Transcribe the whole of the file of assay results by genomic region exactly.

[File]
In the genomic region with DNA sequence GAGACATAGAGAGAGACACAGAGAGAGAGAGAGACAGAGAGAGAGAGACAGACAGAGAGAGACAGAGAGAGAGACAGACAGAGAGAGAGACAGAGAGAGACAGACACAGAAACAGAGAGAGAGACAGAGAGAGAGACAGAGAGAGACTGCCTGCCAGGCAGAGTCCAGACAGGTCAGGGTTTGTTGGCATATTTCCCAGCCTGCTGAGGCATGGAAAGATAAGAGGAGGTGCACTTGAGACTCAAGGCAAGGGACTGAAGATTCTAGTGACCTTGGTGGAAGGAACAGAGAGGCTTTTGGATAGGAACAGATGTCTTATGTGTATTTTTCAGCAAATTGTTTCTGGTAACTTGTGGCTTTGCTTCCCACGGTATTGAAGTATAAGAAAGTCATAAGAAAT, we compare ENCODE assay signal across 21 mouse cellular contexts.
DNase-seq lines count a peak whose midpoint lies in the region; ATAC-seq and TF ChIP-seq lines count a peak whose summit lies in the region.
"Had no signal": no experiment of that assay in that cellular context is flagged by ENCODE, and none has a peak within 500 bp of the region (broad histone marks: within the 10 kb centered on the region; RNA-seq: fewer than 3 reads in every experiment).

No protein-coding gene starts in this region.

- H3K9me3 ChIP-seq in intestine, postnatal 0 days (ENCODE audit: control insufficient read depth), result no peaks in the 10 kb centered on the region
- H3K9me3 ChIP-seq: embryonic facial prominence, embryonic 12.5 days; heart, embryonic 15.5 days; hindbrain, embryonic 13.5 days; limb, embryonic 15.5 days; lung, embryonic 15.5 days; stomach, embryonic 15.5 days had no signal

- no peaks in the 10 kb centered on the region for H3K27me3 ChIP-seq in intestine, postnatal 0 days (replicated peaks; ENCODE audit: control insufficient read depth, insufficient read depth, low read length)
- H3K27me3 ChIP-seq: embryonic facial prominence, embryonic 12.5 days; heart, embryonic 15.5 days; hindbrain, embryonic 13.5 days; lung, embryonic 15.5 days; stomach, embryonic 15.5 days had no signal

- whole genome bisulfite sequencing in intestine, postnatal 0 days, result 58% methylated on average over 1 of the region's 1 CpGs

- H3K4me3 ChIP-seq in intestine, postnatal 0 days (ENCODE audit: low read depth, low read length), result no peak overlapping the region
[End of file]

In the genomic region with DNA sequence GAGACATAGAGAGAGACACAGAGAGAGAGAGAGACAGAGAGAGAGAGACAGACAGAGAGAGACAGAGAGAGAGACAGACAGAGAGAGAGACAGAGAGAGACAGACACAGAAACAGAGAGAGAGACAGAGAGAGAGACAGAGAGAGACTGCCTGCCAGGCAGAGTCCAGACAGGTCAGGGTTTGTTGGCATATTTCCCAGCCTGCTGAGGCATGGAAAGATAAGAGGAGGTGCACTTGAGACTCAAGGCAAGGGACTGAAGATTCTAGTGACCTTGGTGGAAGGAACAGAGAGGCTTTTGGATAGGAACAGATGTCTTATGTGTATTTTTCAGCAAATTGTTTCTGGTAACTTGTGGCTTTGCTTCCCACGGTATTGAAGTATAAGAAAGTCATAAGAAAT, we compare ENCODE assay signal across 21 mouse cellular contexts.
DNase-seq lines count a peak whose midpoint lies in the region; ATAC-seq and TF ChIP-seq lines count a peak whose summit lies in the region.
"Had no signal": no experiment of that assay in that cellular context is flagged by ENCODE, and none has a peak within 500 bp of the region (broad histone marks: within the 10 kb centered on the region; RNA-seq: fewer than 3 reads in every experiment).

No protein-coding gene starts in this region.

- H3K9me3 ChIP-seq in intestine, postnatal 0 days (ENCODE audit: control insufficient read depth), result no peaks in the 10 kb centered on the region
- H3K9me3 ChIP-seq: embryonic facial prominence, embryonic 12.5 days; heart, embryonic 15.5 days; hindbrain, embryonic 13.5 days; limb, embryonic 15.5 days; lung, embryonic 15.5 days; stomach, embryonic 15.5 days had no signal

- no peaks in the 10 kb centered on the region for H3K27me3 ChIP-seq in intestine, postnatal 0 days (replicated peaks; ENCODE audit: control insufficient read depth, insufficient read depth, low read length)
- H3K27me3 ChIP-seq: embryonic facial prominence, embryonic 12.5 days; heart, embryonic 15.5 days; hindbrain, embryonic 13.5 days; lung, embryonic 15.5 days; stomach, embryonic 15.5 days had no signal

- whole genome bisulfite sequencing in intestine, postnatal 0 days, result 58% methylated on average over 1 of the region's 1 CpGs

- H3K4me3 ChIP-seq in intestine, postnatal 0 days (ENCODE audit: low read depth, low read length), result no peak overlapping the region